We’ve all heard it before: you can’t sit around waiting for your muse to strike. Before the magic can happen, you have to do the hard work of writing when you don’t feel like it, when your inspiration is at rock bottom and all you can churn out is utter shite. And this is absolutely true; a ton of crappy writing went into the making of my first book (I know this because I’m now editing it all out!) but with the crap there are the gems, and that’s what we keep, and that’s what keeps us going.
BUT. I also believe that when writing becomes a total chore and you feel nothing you write is any good, day after day after day, then it’s time to step away from the computer and give up.
I have a writing schedule I try very hard to stick to. Five days a week I aim to sit down at my desk by 10.30am, and write through to 2.00pm. This doesn’t always happen; like last week when I had to down tools and dash to school with Child #2’s spare glasses after he broke his good pair; or the week before, when I spent a whole Thursday cheering the kids at their swimming carnival. But in the main, I stick my butt to the chair three hours a day and write, ignoring the house work and screening my calls and avoiding the lure of email and blogs and Facebook.
Except that for the last two weeks, writing has been frustrating and HARD. Like threading a needle with a wet noodle, hard.
I know what’s at the root of all this; I’ve hit a patch in my life where everything is more than a little overwhelming. Kids with ear infections, a largely absent and stressed husband, the fact that the mother of Child # 2’s best friend called to apologise for the fact her son had shown my son some porn on his iPod last weekend (!!!!!!) … and, topping it off, our dear old cat is seriously unwell. I’m pretty sure we’re going to have to make THAT decision, soon, and given the husband’s manic work schedule I fear I’ll have to deal with saying good bye to the furry, practice-child, alone.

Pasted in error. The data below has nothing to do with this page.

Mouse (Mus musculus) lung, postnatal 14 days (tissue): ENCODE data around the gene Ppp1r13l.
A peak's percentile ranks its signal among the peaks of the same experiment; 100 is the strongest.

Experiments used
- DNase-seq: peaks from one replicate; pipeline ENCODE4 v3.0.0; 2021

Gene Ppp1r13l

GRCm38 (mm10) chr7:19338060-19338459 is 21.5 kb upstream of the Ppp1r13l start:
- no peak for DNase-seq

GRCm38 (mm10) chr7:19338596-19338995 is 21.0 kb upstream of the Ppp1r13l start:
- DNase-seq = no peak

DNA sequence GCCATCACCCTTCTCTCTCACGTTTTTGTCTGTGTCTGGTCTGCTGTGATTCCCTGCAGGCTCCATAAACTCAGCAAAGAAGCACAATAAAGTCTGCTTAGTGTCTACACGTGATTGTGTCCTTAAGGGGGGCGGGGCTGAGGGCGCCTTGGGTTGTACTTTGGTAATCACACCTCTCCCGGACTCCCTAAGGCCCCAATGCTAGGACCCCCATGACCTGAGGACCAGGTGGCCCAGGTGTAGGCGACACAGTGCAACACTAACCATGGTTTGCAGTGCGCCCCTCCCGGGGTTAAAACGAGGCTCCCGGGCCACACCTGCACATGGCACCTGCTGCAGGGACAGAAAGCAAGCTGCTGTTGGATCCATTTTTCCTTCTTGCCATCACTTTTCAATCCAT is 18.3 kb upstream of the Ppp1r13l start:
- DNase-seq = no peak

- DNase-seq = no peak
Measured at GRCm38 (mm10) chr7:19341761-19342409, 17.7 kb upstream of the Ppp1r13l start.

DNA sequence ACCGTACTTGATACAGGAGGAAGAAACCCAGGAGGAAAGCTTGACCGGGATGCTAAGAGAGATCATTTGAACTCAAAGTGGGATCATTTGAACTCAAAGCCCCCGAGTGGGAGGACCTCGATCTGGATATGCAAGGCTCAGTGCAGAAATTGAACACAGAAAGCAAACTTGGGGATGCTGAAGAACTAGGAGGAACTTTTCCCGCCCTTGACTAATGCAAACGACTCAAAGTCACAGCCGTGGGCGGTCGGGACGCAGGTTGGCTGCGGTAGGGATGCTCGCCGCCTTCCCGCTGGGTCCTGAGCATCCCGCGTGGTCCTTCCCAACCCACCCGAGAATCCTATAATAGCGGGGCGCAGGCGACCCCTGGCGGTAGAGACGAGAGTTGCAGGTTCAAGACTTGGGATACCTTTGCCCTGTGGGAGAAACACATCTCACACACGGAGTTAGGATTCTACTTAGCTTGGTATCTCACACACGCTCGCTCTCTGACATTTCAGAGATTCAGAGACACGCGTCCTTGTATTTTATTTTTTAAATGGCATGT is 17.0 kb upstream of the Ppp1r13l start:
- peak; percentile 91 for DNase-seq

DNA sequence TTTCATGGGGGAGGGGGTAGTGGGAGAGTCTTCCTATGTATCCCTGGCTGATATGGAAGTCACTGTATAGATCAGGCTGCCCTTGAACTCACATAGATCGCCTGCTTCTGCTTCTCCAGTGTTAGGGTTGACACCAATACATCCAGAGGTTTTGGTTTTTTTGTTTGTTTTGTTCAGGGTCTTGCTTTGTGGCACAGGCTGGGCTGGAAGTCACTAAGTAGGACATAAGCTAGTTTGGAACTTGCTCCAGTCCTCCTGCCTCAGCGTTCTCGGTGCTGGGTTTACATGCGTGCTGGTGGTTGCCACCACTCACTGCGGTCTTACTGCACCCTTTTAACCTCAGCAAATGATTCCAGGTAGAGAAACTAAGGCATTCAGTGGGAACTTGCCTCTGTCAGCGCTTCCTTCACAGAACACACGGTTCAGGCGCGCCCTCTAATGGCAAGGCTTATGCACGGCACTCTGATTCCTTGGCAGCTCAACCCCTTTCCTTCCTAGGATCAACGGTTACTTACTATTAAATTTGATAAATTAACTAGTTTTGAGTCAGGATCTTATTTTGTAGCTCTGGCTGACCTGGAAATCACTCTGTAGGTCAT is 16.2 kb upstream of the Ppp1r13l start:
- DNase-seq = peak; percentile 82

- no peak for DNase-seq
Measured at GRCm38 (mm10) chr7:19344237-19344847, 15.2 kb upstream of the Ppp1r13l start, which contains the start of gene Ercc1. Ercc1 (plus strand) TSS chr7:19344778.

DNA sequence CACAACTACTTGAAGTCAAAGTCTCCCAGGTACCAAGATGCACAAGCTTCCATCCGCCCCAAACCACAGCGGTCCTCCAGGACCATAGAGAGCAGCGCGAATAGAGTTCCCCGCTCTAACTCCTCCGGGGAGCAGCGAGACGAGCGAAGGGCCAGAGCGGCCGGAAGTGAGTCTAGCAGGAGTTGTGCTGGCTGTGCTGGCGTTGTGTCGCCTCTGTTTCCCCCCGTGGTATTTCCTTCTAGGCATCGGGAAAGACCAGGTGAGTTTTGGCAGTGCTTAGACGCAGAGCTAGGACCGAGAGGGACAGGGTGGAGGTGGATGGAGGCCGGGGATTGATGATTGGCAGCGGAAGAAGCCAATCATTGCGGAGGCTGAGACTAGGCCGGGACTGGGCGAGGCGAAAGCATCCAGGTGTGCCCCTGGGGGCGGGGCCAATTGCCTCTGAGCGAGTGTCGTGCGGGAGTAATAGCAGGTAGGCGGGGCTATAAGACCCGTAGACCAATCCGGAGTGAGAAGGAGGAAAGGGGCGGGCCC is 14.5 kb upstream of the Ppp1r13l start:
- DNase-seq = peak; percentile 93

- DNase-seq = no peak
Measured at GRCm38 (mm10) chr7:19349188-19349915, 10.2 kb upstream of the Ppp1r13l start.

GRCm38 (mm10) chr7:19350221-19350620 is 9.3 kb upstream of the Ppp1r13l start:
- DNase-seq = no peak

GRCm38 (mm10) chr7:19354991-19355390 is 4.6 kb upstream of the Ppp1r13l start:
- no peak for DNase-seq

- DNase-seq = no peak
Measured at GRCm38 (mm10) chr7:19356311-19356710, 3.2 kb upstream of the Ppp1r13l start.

I’ve had all the above running through my brain, distracting me terribly, when I sit down to write. And today, I’d simply had enough. I opened up my manuscript and the sight of my writing made me ill. My brain began to throb and I knew I just couldn't go on. So I switched everything off, rose from my chair and walked away, without writing a word.
I felt like a kid ditching school - relieved, but oh so guilty. But the relief won out. I was simply sick of being in my house doing something that only made me want to smash my head on the desk when outside, the sun was shining, the birds were singing …
So I got in the car and got the hell out of dodge. I had no idea where I was going; I just followed my nose and drove around for an hour with Red Hot Chili Peppers on repeat and turned right up.
Then it happened. Out of nowhere I heard the very words I needed for my scene, words that had refused to show up despite all the pounding on my keyboard. And after that came the images - a book bound in a blood-red, marbled cover; a shattered pane of glass; a scalpel, fallen behind the drapes and into the wrong hands …
And I learned anew the lesson I seem to need to keep on learning: that the only way I can hear those messages that lurk in my subconscious is if I back away from the keyboard and do something that allows my purpose-driven, conscious mind, to switch off.
I know this. Until life got crazy-busy, I’d walk most mornings and come back brim-full of ideas to solve my writing problems.
I have to start doing that again. Plus, a walk is much more environmentally friendly than hooning around in a honking-big 4 wheel-drive for hours on end.
So, what do you do when you’re stuck? Walk? Hike? Bike? Cook? Scrub the mold from the bathroom grout? The list of possible activities that allow your busy brain to go to sleep, and your subconscious mind to pipe up, is endless … and that means I have no excuses.
From now on, I’ll be working hard at working less.